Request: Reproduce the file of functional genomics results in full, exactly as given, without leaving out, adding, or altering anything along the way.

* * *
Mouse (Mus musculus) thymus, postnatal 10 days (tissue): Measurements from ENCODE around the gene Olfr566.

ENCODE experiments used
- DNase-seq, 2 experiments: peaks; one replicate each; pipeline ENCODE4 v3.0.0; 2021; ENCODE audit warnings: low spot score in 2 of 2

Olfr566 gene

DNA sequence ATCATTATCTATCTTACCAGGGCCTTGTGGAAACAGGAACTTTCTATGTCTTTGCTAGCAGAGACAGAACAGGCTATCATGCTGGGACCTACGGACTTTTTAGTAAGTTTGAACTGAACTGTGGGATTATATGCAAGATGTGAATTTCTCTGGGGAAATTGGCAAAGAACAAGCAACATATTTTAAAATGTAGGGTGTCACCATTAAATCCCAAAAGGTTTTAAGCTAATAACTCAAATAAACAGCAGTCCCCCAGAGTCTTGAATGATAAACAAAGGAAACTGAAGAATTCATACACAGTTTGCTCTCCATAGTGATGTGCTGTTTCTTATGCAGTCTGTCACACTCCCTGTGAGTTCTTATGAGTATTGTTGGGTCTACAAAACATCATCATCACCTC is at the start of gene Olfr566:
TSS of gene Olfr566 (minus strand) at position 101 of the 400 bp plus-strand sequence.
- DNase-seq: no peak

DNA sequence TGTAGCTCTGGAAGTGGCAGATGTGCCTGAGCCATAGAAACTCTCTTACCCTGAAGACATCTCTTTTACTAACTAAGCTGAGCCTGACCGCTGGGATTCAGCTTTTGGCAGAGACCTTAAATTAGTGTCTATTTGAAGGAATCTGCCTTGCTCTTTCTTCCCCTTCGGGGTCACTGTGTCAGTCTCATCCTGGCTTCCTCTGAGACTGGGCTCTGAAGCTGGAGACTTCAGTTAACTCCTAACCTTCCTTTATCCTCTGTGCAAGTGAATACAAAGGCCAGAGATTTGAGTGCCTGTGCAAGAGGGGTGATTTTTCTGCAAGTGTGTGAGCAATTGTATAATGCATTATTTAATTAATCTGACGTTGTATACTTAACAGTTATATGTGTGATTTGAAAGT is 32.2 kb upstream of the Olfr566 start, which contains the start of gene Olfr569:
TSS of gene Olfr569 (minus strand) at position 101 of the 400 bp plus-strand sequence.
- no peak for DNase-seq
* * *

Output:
Mouse (Mus musculus) thymus, postnatal 10 days (tissue): Measurements from ENCODE around the gene Olfr566.

ENCODE experiments used
- DNase-seq, 2 experiments: peaks; one replicate each; pipeline ENCODE4 v3.0.0; 2021; ENCODE audit warnings: low spot score in 2 of 2

Olfr566 gene

DNA sequence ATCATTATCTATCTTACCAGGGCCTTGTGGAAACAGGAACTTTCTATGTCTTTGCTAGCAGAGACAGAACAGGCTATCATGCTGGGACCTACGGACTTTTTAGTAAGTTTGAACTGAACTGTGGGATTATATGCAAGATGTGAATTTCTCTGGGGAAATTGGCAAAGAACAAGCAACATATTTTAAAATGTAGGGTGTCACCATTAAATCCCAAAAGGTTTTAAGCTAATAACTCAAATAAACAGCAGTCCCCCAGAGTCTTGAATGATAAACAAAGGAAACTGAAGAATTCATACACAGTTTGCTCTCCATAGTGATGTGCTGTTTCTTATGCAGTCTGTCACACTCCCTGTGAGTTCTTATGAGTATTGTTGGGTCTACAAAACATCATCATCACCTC is at the start of gene Olfr566:
TSS of gene Olfr566 (minus strand) at position 101 of the 400 bp plus-strand sequence.
- DNase-seq: no peak

DNA sequence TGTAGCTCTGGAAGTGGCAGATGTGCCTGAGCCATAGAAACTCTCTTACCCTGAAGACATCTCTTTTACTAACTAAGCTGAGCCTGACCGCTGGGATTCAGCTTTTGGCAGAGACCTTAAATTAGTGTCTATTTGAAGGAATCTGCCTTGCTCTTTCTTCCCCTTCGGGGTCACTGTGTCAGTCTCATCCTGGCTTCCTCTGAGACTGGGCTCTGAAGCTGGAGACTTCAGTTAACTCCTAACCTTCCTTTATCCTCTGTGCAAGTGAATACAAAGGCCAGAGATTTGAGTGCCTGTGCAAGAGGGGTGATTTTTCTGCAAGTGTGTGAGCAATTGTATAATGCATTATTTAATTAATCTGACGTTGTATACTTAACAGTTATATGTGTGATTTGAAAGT is 32.2 kb upstream of the Olfr566 start, which contains the start of gene Olfr569:
TSS of gene Olfr569 (minus strand) at position 101 of the 400 bp plus-strand sequence.
- no peak for DNase-seq